A robbery occurred at our Intercity State Bank Weston location earlier today. We are grateful to report that no one was injured. We want to assure all customers that their money is safe. Our Schofield and Wausau offices remain open today. Our Weston location will resume normal business hours tomorrow morning.
As a small business owner you may have heard about SBA Small Business Association) loans, but didn’t really know what they were or how they relate to your financing needs. There are many different kinds of SBA options. The SBA 504 loan program is one that can help small business owners purchase real estate, equipment, or expand their current facility with low down payment and at a fixed rate.
The SBA 504 program allows small business‘s to purchase fixed assets with a down payment of 10 to 15% (compared to a standard minimum of 20% using conventional bank financing). The program structures this type of loan the following way: The bank portion equals 50% of the project, the SBA portion equals 35-40%, and there is a 10-15% down payment required depending on the type of collateral and whether or not it is a start up business.
In addition to the lower down payment requirements, this program also offers fixed rate financing of up to 20 years for the SBA portion of the loan. As of February 2013, the rate was 4.29%.
The closing costs for the SBA 504 program are higher than traditional bank financing, so it is not appropriate for all situations. We sit down with prospective borrowers before submitting the SBA loan application to see if it makes sense to pursue. Feel free to contact me, Patrick France (715.241.0400) or my colleague Sean Strahota (715.359.4231) with any questions regarding the SBA program.
I have heard many people say that banks are just not lending anymore. Some say the rules are so constricting that very few people can actually get a loan. While the economy has created an atmosphere of cautious lending, we are in the business to lend money and we do our best to meet our customers needs without putting undue risk on our bank or on them.
When assessing the risk of any loan, we use the 5 C’s of credit as a filter for determining credit risk. The 5C’s are Character, Capacity, Collateral, Capital and Conditions.
Character is your willingness to pay the proposed debt. A large part of this is your credit history. This will show how you have handled you finances in the past. Even if you are looking at a business loan, we look at how you handle your personal finances. How you handle your own money is a large indicator of how you will handle the finances of a business.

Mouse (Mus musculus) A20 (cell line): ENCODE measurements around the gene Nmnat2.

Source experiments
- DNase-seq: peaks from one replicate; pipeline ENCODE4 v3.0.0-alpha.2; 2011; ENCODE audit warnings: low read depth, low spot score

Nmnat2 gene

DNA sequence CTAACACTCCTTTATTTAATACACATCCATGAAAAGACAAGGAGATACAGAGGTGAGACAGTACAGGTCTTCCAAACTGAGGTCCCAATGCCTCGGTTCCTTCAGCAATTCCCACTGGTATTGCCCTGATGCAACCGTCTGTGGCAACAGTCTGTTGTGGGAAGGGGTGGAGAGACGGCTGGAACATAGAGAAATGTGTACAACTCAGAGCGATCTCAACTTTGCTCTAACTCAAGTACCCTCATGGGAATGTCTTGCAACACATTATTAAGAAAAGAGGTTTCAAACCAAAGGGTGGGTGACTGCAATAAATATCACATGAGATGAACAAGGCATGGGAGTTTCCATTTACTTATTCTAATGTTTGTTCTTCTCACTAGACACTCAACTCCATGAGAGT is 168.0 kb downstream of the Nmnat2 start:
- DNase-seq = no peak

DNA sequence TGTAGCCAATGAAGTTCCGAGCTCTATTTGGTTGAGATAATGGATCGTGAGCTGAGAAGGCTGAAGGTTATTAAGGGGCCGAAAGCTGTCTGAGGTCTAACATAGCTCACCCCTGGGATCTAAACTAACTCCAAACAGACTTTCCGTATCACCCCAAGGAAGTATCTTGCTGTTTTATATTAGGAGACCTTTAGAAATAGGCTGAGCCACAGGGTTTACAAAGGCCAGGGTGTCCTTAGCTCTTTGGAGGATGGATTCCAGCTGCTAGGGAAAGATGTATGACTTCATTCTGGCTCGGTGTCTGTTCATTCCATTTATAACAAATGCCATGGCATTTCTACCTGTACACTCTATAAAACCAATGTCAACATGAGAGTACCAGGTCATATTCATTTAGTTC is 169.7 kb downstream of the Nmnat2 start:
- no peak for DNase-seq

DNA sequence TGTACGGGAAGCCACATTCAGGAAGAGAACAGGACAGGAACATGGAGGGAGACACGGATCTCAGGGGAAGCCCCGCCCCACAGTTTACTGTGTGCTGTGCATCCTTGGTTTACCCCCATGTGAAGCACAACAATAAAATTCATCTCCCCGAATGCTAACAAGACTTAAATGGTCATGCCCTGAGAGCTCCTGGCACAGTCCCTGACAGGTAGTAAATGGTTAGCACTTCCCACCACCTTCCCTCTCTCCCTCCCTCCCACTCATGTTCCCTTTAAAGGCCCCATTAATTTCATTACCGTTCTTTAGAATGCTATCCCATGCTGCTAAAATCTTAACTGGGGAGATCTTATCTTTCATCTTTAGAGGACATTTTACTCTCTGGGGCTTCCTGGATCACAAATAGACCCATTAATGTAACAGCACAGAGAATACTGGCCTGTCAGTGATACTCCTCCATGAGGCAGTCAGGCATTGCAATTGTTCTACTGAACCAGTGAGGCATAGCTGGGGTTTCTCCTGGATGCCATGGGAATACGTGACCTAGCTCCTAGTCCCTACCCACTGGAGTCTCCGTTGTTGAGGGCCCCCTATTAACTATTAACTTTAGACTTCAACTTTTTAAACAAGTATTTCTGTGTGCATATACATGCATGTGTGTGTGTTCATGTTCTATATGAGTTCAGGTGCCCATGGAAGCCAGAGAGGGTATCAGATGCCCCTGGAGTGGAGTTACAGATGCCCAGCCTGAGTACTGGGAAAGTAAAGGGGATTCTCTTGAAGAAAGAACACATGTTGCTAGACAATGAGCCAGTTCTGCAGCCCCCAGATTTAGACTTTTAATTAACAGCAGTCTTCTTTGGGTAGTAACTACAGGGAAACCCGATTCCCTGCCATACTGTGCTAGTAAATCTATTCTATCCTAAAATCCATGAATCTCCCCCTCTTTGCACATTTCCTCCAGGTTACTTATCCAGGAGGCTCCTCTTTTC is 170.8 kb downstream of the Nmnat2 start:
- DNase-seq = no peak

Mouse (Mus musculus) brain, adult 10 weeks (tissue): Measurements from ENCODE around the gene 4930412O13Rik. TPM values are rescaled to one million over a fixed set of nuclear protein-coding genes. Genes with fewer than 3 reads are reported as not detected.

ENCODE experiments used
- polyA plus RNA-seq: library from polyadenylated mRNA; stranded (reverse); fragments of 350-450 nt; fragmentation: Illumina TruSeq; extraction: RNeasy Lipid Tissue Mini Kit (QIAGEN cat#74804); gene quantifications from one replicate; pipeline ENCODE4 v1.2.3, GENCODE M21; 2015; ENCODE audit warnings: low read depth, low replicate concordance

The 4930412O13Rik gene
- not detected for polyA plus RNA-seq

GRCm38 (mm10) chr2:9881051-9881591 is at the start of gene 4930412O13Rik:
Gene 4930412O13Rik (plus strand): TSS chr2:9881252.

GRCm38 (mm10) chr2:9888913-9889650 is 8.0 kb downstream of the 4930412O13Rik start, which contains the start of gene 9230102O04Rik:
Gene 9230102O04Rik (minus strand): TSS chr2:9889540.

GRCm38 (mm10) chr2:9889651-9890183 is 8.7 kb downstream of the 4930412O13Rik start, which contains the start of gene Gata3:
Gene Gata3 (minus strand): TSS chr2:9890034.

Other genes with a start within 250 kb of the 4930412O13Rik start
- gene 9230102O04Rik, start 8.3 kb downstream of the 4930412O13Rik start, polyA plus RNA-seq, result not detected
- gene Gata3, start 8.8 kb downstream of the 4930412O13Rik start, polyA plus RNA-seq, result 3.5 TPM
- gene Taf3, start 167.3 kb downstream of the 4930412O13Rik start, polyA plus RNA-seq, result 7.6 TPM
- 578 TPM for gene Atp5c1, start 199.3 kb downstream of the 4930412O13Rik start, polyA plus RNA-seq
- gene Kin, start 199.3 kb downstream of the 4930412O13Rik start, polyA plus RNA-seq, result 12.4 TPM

Capacity is your ability to support the debt. For this, we are looking for documented sources of income or cash flow to make the proposed payments. We analyze past tax returns to give us an indication of whether the necessary income is actually there and if the income can be sustained.
Collateral is the ability to pay the debt through liquidation, if the projected income stream does not occur as planned. For many types of business loans, we are looking for additional personal property to be offered as collateral. Depending on what is offered as collateral, we will attach different percentages of the debt to different types of collateral. In all cases, we are looking to cover 100% of the debt with appropriate collateral.
Capital is your reserve supply of money and equity including your net worth. When in business or starting a business, there are almost always unforeseen or unexpected expenses that come up over the course of time. Having the ability to cover some or most of these is essential. Adequate capital can also carry you through slower cycles of your business.
Conditions are the general business conditions that exist in your market place. Is there room enough in the economy for your business? Do you offer a special niche that is yet to be filled, or are you one of many companies doing the same thing? Since the economy is not very strong right now, you will have to show more strength in the 4 other areas (character, capacity, collateral and capital) to overcome the weakness of the current market place.
Even in the midst of our current economic climate there are loan opportunities for those who are prepared and can show strength in these 5 important areas. If you are planning a business expansion or a start-up rate yourself in these 5 areas before applying for your loan. Or, if you’d like to talk through your eligibility with one of our friendly loan officers, we’d welcome the conversation. Contact us through our website or give us a call at: 715.359.4231.
All funds in a “noninterest-bearing transaction account” are insured in full by the Federal Deposit Insurance Corporation (FDIC) from December 31, 2010 through December 31, 2012. This temporary unlimited coverage is in addition to, and separate from, the coverage of at least $250,000 available to depositors under the FDIC’s general deposit insurance rules.
The term “noninterest-bearing transaction account” includes a traditional checking account or demand deposit account on which the insured depository institution pays no interest. It also includes Interest on Lawyers Trust Accounts (“IOLTAs”). It does not include other accounts, such as traditional checking or demand deposit accounts that may earn interest, NOW accounts, and money-market deposit accounts.
For more information about temporary FDIC insurance coverage of transaction accounts, visit www.FDIC.gov.